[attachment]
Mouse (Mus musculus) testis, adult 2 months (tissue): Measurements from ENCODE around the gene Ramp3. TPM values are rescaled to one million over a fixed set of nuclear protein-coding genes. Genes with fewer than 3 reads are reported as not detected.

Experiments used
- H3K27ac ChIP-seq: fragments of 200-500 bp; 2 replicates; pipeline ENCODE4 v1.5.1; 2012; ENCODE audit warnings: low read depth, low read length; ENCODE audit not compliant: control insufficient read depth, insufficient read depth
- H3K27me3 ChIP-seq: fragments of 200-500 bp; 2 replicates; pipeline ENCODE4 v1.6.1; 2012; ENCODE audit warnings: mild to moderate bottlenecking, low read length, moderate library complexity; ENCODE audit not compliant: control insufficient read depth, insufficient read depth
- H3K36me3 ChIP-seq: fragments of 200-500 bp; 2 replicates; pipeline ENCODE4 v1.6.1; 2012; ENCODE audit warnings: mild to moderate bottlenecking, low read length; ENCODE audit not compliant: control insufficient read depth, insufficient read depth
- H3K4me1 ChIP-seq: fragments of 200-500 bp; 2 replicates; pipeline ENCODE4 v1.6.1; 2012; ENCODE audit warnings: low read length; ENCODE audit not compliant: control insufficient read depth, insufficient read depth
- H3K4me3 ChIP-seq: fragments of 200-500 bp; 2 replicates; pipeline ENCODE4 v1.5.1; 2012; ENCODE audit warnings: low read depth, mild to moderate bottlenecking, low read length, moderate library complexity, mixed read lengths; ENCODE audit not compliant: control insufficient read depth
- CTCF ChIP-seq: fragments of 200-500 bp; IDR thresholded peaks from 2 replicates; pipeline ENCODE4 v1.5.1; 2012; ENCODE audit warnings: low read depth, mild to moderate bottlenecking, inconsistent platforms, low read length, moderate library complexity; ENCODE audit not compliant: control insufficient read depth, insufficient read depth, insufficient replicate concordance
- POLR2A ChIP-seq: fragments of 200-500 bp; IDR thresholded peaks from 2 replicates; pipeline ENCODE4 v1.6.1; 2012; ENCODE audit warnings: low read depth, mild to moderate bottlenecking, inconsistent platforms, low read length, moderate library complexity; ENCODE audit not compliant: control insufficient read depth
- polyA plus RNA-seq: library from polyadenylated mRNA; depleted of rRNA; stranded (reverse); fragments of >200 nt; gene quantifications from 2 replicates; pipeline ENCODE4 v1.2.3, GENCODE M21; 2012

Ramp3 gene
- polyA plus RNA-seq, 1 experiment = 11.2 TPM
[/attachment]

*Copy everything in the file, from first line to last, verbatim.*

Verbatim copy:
Mouse (Mus musculus) testis, adult 2 months (tissue): Measurements from ENCODE around the gene Ramp3. TPM values are rescaled to one million over a fixed set of nuclear protein-coding genes. Genes with fewer than 3 reads are reported as not detected.

Experiments used
- H3K27ac ChIP-seq: fragments of 200-500 bp; 2 replicates; pipeline ENCODE4 v1.5.1; 2012; ENCODE audit warnings: low read depth, low read length; ENCODE audit not compliant: control insufficient read depth, insufficient read depth
- H3K27me3 ChIP-seq: fragments of 200-500 bp; 2 replicates; pipeline ENCODE4 v1.6.1; 2012; ENCODE audit warnings: mild to moderate bottlenecking, low read length, moderate library complexity; ENCODE audit not compliant: control insufficient read depth, insufficient read depth
- H3K36me3 ChIP-seq: fragments of 200-500 bp; 2 replicates; pipeline ENCODE4 v1.6.1; 2012; ENCODE audit warnings: mild to moderate bottlenecking, low read length; ENCODE audit not compliant: control insufficient read depth, insufficient read depth
- H3K4me1 ChIP-seq: fragments of 200-500 bp; 2 replicates; pipeline ENCODE4 v1.6.1; 2012; ENCODE audit warnings: low read length; ENCODE audit not compliant: control insufficient read depth, insufficient read depth
- H3K4me3 ChIP-seq: fragments of 200-500 bp; 2 replicates; pipeline ENCODE4 v1.5.1; 2012; ENCODE audit warnings: low read depth, mild to moderate bottlenecking, low read length, moderate library complexity, mixed read lengths; ENCODE audit not compliant: control insufficient read depth
- CTCF ChIP-seq: fragments of 200-500 bp; IDR thresholded peaks from 2 replicates; pipeline ENCODE4 v1.5.1; 2012; ENCODE audit warnings: low read depth, mild to moderate bottlenecking, inconsistent platforms, low read length, moderate library complexity; ENCODE audit not compliant: control insufficient read depth, insufficient read depth, insufficient replicate concordance
- POLR2A ChIP-seq: fragments of 200-500 bp; IDR thresholded peaks from 2 replicates; pipeline ENCODE4 v1.6.1; 2012; ENCODE audit warnings: low read depth, mild to moderate bottlenecking, inconsistent platforms, low read length, moderate library complexity; ENCODE audit not compliant: control insufficient read depth
- polyA plus RNA-seq: library from polyadenylated mRNA; depleted of rRNA; stranded (reverse); fragments of >200 nt; gene quantifications from 2 replicates; pipeline ENCODE4 v1.2.3, GENCODE M21; 2012

Ramp3 gene
- polyA plus RNA-seq, 1 experiment = 11.2 TPM